Patients who are elderly and who suffer from dementia may be uncomfortable around anyone else or may refuse to work with a stranger in the home. However, there are several ways through which caregiver can influence the behavior of elderly people suffering from dementia.
Caring for a person who has Alzheimer’s disease or other forms of dementia takes skill and compassion. Getting through each day takes creativity and a fair amount of compromising. Equally important is the caregiver’s ability to establish and maintain a good mood. Laughter may truly be one of the best medicines for the client with dementia and for the caregiver.
Staying physically and mentally fit is crucial for the caregiver who plans to take on the role for years to come. The caregiver should be aware too, that a pleasant uplifting outlook on life has a significant effect on the elderly person. Laughter and a cheerful environment may even slow the effects of dementia.
Living in Two Different Worlds
A caregiver (most often an adult female) for an elderly loved one with dementia learns to live in two worlds. She has already mastered the routine world by balancing household duties, raising children, pleasing a spouse, maintaining a social life, and perhaps even holding a job outside the home. But once an elderly loved one with dementia moves into the house, things change drastically.
The caregiver now interacts closely with a person who has memory loss and is often confused or disoriented. The parent may argue a lot, wander away from home, may constantly misplace belongings, or may even accuse the caregiver of stealing possessions. Even normal conversation can be frustrating and exhausting for both the caregiver and the elderly person as Alzheimer’s disease progresses.
Caregiver Personality and Mood Impact on the Care Receiver
Elderly people with dementia respond to voice tone, body language, the caregiver’s attitude, and even the caregiver’s emotions. The caregiver who is anxious and stressed out much of the time is likely to cause agitation and frustration in the elderly person. On the other hand, the caregiver who takes changes to the daily routine in stride and who laughs at life’s little mishaps makes the world tolerable, if not more pleasant – especially for the client.
Caregivers who recognize and accept the continuous changes in a loved one’s behavior are likely to have an easier time coping with dementia. Trying to manipulate the elderly patient’s mood may not work all the time; but when it does work, caregivers and elderly clients feel less stressed and are better able to focus on things important.
The son or daughter who is both confident and comfortable around the elderly person with dementia will have a much easier time adapting to the caregiver role. An easy-going personality and a willingness to be flexible are positive characteristics of the successful caregiver. Laughing and a cheerful nature have therapeutic benefits for the elderly person with dementia. The effects of Alzheimer’s disease may even be slowed by laughter because it stimulates the brain with extra oxygen. When the client is feeling good about himself, he is more likely to be cooperative and focused, thus making the caregiver’s job easier.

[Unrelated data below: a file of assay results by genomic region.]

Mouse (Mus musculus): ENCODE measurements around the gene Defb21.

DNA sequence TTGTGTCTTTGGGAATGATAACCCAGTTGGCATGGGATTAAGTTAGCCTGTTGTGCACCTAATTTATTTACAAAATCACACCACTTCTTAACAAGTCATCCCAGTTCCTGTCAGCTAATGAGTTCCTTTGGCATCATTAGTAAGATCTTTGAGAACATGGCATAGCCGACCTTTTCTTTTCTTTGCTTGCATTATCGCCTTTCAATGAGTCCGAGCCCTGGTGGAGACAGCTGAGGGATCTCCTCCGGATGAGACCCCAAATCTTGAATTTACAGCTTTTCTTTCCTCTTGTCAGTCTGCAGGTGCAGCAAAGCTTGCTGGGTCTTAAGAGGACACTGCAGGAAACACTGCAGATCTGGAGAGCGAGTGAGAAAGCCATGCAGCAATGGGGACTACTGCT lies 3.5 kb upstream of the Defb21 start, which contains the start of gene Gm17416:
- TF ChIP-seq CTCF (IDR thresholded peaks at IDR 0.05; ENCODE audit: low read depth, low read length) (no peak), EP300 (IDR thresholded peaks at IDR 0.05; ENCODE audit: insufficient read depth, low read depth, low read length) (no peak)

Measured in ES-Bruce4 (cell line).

Elderly people want to be treated fairly and respected for who they are. Caregivers, agency attendants, and anyone who oversees the care of an older person is reminded that the elderly person is still an adult and deserves to be treated as such. Many elderly people want to contribute to society as productive individuals. Older family members want to participate in family events, social activities, romance and relationships, volunteer programs, political meetings, and whatever else captures their interest.
Quite a few seniors go right back to work after retirement – some work because they need the money, but others work because they want to. Elderly people can also work from home, drawing on years of experience to create a successful business. Just because an older person needs someone to drive him (or her) around and needs help managing meals, dressing, and so forth, doesn’t mean that the person is no longer useful. A frail elderly person no longer able to move about can still have a sharp mind and should be allowed to exercise whatever ability is left.
In an age where technology makes so many things possible – and easily accessible – one can run a business, conduct meetings, take college classes, teach college courses, write a book, and engage in hundreds of other activities from a home office, the comfort of an easy chair, or even a bed. Elderly people provide society with a wealth of knowledge, experience, and valuable information. A caregiver’s job certainly isn’t what it used to be where seniors are concerned. As the elderly culture takes on new vitality for life, one of the best ways a caregiver can show respect and compassion is to encourage an aging parent or elderly person to stay active and involved.